You may have heard of an FKT—”fastest known time.” Like, the fastest known time climbing Everest. Or, the fastest known time on the Appalachian Trail. But did you ever think about trying to set an FKT for yourself? It might seem daunting at first; maybe you’re not a very fast runner or hiker. Or, maybe you don’t climb very hard. But here’s the thing: If you’re the first person to do something, you’re automatically setting an FKT. Of course, that could feel intimidating, too. After all, it’s tough to find a mountain that’s never been climbed, or a place nobody’s explored before. The secret lies in having a little imagination.
My friend Elizabeth is full of creative plans for how to spend her days off outdoors—I’ve even written about her here before because she’s so great at motivating her friends to do fun stuff. So when she said she had an idea for a day out that would combine six of our favorite sports, I knew it would be a good time. The day would include skiing, mountain biking, road biking, rock climbing, trail running and paddling—or, floating, really. Our friend Kelsey’s birthday was coming up, and it seemed like the perfect way to celebrate. Plus—since it was a fairly zany idea, we were pretty sure nobody had done it before. Which meant—you guessed it!—we’d be automatically setting an FKT.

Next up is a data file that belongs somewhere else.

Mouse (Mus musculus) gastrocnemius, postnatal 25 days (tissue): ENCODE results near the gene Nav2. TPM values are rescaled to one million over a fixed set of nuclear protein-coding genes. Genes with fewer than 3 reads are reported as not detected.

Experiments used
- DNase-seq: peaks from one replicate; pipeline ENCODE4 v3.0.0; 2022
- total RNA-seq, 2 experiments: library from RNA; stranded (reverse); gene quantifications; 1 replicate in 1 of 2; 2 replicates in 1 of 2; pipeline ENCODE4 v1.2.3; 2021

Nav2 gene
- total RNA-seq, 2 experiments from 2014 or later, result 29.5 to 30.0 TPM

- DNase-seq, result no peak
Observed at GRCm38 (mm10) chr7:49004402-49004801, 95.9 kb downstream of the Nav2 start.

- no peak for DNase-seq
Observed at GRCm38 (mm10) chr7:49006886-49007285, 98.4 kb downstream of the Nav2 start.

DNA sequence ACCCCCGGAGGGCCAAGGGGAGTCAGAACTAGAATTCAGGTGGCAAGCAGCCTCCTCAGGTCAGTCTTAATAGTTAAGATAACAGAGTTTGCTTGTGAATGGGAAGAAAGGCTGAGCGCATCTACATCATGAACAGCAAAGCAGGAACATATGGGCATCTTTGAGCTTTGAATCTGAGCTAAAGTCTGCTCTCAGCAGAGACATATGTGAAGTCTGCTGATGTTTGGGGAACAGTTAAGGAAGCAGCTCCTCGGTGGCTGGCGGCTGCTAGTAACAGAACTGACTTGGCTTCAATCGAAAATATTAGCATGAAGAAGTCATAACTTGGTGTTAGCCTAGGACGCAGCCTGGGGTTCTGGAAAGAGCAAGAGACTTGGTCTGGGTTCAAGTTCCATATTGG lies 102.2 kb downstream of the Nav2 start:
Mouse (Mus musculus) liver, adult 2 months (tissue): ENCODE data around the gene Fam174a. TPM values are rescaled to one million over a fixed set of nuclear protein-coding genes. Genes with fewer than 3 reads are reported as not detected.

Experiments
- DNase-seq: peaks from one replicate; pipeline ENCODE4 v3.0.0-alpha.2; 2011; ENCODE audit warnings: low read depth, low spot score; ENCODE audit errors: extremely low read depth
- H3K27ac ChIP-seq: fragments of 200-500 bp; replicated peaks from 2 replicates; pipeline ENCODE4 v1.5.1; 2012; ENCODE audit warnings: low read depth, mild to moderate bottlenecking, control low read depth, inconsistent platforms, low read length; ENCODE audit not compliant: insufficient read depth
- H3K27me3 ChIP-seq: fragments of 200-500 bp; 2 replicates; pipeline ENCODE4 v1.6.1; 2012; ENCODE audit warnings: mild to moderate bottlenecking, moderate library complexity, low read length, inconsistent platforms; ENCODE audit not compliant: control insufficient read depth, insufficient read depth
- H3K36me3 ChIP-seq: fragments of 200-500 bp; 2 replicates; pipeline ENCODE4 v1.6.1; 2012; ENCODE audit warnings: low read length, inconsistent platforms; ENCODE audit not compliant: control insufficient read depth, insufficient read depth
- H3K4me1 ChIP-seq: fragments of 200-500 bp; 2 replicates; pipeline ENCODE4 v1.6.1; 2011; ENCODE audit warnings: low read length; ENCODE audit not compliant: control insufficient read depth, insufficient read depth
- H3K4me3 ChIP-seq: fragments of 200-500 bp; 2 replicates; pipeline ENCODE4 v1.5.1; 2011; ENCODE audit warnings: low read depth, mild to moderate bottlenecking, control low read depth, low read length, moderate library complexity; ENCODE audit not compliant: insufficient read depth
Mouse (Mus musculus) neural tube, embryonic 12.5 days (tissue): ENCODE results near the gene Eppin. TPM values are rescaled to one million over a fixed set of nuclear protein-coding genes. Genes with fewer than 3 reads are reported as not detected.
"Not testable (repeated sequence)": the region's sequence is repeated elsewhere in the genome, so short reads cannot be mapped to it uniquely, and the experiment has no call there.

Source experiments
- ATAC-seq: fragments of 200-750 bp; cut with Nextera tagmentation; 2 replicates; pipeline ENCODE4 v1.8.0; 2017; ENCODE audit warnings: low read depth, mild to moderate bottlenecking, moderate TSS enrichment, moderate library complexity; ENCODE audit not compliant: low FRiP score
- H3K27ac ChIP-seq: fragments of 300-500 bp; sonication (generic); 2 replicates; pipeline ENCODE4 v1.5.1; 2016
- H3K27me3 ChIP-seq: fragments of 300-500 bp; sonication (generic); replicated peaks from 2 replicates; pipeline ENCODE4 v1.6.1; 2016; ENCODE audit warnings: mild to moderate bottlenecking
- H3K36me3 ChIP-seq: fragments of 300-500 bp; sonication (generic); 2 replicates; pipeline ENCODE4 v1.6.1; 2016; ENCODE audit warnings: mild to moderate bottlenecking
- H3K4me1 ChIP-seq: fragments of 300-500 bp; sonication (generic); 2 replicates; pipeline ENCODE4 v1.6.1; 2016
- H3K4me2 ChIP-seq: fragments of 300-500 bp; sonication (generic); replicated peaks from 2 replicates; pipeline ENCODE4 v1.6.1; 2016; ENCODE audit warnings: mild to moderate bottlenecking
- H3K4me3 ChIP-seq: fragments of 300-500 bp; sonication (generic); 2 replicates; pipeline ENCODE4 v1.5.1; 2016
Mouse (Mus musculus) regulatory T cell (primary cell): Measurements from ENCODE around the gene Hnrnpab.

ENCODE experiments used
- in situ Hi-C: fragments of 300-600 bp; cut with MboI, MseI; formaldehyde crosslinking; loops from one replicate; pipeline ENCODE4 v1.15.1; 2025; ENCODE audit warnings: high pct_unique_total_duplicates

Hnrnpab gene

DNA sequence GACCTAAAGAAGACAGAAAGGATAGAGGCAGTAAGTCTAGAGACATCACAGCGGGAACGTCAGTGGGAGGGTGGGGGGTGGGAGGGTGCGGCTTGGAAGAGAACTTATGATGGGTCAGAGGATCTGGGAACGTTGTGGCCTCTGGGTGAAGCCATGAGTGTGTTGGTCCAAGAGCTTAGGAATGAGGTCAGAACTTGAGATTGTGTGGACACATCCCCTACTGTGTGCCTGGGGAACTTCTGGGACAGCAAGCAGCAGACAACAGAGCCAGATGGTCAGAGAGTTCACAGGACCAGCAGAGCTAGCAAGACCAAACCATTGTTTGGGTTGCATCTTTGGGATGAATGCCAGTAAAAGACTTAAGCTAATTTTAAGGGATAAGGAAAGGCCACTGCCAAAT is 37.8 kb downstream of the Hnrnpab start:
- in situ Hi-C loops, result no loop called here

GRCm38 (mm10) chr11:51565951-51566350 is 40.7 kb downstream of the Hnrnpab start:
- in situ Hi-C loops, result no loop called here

We plotted our route and filled a spreadsheet with all the different gear we’d need at the transitions between each sport. We needed to make sure everything was organized, from helmets to bike locks to belay devices, at the proper locations. We packed the gear up the night before and set our alarms for an early morning.
Since we were planning to ski, mountain bike and float on a creek, we needed the perfect combination of snow in the mountains with dry trails lower down and the right amount of runoff to safely float the creek. Those conditions only align for a couple of weeks each spring in Colorado, and we were stoked to wake up to a bluebird day with perfect conditions. When our friends showed up with donuts and donut holes to fuel us along the way, I was pretty sure we’d be golden.
Not everyone in the group that day had the same strengths. Some of us were stronger skiers, while others were stronger runners or climbers. But the fun came in putting it all together and knowing that, since we were doing a brand-new mashup of sports, it didn’t really matter how fast we went or how hard we climbed. In the end, when everyone climbed out of the creek sun-soaked and tired after floating the chilly water in inner tubes, we felt the satisfaction of setting a goal and accomplishing it.
Sure, we could have entered an obstacle race or an ultra marathon put on by someone else, but we decided to think outside that box and design our own adventure. We don’t know if anyone will ever attempt to repeat our “FKT,” but to us it’s less about following in someone else’s footsteps—only faster—and more about getting creative and doing something altogether new. Just make sure to remember the donuts!